This series of research products addresses the number of young people in the United States and breakdowns by demographics such as race, ethnicity, and education.
A new CIRCLE fact sheet uses post-election youth polling to examine young people’s views of immigration reform and how youth with recent immigrant backgrounds participated in the 2012 election. Only a relatively small portion of young Americans rated immigration as their top issue in the 2012 election, yet those young people overwhelmingly favored creating paths Read More >
Young people are more racially and ethnically diverse compared to older voters. Only 61.5% of 18-29 year old eligible voters are White Non-Hispanic compared to 73.6% of older voters. Young voters are more likely to identify as African-American (14.3% vs. 11.3%) and Latino (16.7% vs. 9.3%) compared to older voters. Young voters are more likely Read More >
CIRCLE was recently asked several questions about the number of youth eligible to vote and the relationship of that number to other voters. We suspect many will be interested in the results, so here are some quick answers: 1) How many 18-29 year-olds are eligible to vote in 2012? There are approximately 46 million 18-to-29 Read More >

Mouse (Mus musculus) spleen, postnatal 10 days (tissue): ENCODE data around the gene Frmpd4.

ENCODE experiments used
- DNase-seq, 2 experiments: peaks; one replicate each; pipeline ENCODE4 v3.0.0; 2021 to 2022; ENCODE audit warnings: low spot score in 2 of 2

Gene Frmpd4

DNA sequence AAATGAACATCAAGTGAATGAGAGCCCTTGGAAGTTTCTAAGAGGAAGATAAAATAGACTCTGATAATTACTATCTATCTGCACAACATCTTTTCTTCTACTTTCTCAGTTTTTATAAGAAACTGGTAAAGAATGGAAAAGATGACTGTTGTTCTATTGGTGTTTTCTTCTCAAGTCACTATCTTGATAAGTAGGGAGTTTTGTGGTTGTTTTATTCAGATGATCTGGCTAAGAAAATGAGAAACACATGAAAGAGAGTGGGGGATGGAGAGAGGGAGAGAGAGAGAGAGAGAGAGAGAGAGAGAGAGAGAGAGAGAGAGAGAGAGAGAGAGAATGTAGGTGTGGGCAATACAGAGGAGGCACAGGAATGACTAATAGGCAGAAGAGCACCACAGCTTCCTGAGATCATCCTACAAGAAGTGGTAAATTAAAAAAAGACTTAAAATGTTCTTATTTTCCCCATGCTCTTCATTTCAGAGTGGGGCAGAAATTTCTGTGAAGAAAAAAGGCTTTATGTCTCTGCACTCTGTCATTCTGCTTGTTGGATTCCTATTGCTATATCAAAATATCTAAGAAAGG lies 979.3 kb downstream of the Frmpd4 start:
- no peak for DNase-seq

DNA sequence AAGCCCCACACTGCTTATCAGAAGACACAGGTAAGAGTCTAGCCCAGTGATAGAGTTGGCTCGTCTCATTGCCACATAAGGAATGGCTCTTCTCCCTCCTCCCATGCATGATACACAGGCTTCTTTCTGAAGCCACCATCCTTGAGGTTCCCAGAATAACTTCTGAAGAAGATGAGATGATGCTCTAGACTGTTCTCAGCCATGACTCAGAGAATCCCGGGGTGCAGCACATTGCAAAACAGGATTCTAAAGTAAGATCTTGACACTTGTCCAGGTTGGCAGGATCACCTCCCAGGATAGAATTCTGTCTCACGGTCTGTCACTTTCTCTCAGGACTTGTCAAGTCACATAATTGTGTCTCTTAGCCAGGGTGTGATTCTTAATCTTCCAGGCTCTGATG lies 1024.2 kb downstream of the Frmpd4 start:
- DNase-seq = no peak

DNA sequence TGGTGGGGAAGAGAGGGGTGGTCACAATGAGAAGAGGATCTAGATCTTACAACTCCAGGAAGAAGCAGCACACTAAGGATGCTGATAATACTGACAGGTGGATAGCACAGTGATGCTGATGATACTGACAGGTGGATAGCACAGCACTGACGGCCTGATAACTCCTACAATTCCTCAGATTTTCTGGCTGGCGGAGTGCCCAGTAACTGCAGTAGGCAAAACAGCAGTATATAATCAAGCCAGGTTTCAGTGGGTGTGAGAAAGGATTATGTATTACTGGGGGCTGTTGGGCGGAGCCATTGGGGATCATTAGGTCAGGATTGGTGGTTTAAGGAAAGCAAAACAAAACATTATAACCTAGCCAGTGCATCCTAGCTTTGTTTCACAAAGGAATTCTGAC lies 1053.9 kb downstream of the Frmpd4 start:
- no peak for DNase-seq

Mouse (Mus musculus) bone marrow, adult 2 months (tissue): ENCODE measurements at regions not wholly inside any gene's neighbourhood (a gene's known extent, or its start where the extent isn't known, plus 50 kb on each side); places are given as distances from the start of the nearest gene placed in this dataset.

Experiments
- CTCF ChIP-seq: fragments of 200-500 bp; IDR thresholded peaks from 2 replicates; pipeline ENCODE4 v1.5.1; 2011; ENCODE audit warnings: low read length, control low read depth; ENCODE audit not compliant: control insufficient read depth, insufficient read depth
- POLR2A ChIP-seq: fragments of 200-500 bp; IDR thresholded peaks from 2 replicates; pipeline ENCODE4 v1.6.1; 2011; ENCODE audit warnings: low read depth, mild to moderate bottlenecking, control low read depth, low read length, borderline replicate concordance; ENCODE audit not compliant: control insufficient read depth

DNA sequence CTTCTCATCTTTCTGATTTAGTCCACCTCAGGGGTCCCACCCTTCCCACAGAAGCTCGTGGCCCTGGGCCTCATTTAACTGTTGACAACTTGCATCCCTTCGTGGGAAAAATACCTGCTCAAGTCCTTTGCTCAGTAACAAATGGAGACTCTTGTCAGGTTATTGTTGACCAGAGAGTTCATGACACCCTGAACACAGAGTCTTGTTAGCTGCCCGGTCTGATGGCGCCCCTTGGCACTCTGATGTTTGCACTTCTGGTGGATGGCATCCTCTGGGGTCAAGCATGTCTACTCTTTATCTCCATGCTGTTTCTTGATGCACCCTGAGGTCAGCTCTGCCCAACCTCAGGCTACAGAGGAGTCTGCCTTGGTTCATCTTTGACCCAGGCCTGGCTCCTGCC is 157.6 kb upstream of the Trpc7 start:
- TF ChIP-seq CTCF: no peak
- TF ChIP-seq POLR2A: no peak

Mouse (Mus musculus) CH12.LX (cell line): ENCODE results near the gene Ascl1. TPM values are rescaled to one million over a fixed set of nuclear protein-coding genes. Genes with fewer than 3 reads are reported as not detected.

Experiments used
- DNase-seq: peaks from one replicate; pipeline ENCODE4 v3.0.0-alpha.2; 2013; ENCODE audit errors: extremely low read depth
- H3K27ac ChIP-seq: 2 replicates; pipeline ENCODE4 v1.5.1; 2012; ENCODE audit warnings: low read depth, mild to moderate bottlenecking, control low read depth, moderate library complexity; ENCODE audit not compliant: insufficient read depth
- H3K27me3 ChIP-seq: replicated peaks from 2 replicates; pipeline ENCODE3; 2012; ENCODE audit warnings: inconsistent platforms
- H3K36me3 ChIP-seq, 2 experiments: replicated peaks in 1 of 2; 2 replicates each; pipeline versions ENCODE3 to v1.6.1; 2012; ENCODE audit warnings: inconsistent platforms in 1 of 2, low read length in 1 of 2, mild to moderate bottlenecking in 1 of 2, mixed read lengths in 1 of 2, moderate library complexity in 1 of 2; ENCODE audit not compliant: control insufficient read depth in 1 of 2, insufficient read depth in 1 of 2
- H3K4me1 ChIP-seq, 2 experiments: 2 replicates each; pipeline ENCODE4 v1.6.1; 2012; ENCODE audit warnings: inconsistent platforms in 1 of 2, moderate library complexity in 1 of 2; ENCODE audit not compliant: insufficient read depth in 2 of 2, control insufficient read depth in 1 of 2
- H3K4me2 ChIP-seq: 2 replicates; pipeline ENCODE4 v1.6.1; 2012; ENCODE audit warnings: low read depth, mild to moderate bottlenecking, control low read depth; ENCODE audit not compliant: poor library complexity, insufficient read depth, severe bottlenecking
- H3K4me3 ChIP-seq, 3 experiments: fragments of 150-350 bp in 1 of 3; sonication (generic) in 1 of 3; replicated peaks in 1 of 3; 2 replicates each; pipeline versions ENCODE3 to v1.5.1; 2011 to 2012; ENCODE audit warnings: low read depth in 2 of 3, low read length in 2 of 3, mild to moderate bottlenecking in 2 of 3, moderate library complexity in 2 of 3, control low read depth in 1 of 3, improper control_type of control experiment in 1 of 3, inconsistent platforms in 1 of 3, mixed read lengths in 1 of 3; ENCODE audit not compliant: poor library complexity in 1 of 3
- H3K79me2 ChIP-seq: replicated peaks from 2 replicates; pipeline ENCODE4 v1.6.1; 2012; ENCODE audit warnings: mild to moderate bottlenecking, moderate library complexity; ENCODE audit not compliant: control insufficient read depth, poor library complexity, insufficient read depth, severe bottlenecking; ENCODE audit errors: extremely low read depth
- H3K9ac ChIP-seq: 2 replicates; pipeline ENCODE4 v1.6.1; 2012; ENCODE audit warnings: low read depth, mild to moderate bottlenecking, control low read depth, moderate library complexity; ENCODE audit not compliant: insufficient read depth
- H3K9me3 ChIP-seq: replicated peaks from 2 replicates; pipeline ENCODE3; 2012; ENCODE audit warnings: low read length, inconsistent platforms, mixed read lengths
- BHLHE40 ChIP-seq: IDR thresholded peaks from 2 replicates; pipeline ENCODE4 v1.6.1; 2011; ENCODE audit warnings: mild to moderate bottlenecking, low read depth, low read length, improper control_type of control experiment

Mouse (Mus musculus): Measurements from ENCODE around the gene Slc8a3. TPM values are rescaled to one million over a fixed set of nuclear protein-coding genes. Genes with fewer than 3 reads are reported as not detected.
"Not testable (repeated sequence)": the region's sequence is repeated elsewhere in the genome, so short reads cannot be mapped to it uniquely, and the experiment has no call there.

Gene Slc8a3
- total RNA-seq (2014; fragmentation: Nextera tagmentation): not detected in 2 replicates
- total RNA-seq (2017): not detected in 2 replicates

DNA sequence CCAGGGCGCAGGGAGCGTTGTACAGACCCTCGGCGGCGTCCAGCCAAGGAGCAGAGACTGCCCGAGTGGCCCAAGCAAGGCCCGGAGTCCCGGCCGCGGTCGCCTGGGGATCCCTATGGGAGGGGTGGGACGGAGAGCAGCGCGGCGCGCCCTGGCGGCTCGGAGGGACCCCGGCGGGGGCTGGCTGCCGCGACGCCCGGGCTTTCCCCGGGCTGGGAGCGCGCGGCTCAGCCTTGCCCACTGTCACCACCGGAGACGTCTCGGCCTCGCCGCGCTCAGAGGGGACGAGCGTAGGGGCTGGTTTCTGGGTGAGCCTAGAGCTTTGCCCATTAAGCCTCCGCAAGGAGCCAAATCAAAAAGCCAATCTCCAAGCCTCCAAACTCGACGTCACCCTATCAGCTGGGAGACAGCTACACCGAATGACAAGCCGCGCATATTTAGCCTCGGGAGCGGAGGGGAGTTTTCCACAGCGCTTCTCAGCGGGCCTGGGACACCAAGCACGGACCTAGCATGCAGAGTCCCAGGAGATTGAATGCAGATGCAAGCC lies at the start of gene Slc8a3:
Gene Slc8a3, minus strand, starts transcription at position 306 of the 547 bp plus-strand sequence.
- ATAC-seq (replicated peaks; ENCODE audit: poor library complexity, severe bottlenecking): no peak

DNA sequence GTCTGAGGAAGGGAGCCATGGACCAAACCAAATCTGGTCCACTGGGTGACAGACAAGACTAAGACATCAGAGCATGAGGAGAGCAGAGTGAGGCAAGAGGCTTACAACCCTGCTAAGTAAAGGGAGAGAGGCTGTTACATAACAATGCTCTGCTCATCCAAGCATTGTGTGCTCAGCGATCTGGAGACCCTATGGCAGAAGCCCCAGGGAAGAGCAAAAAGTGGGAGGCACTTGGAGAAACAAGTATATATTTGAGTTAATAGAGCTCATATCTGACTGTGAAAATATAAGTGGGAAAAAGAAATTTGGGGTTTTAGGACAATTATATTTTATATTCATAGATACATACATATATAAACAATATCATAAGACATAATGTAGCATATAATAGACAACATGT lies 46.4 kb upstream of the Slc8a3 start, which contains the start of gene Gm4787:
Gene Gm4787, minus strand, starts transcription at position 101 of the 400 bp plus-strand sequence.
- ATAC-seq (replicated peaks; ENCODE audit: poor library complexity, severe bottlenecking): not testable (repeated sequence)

April 2010 Using data from the 2008 American National Election Studies (ANES), this fact sheet explores the religious demographics of the Millenials (18-29). Through the lens of religious affiliation, this report examines the ways in which young Americans participate in politics and in their communities. A special focus is given to young Evangelical Christians, a Read More >
by Roberto D. Munster December 2007 Using data from the 2006 Civic and Political Health of the Nation survey and the Current Population Survey, this fact sheet explores marriage rates among young people, ages 15-25, and the civic engagement of young people based on marital status. Download “Marital Status and Civic Engagement Among 18-25 Year Read More >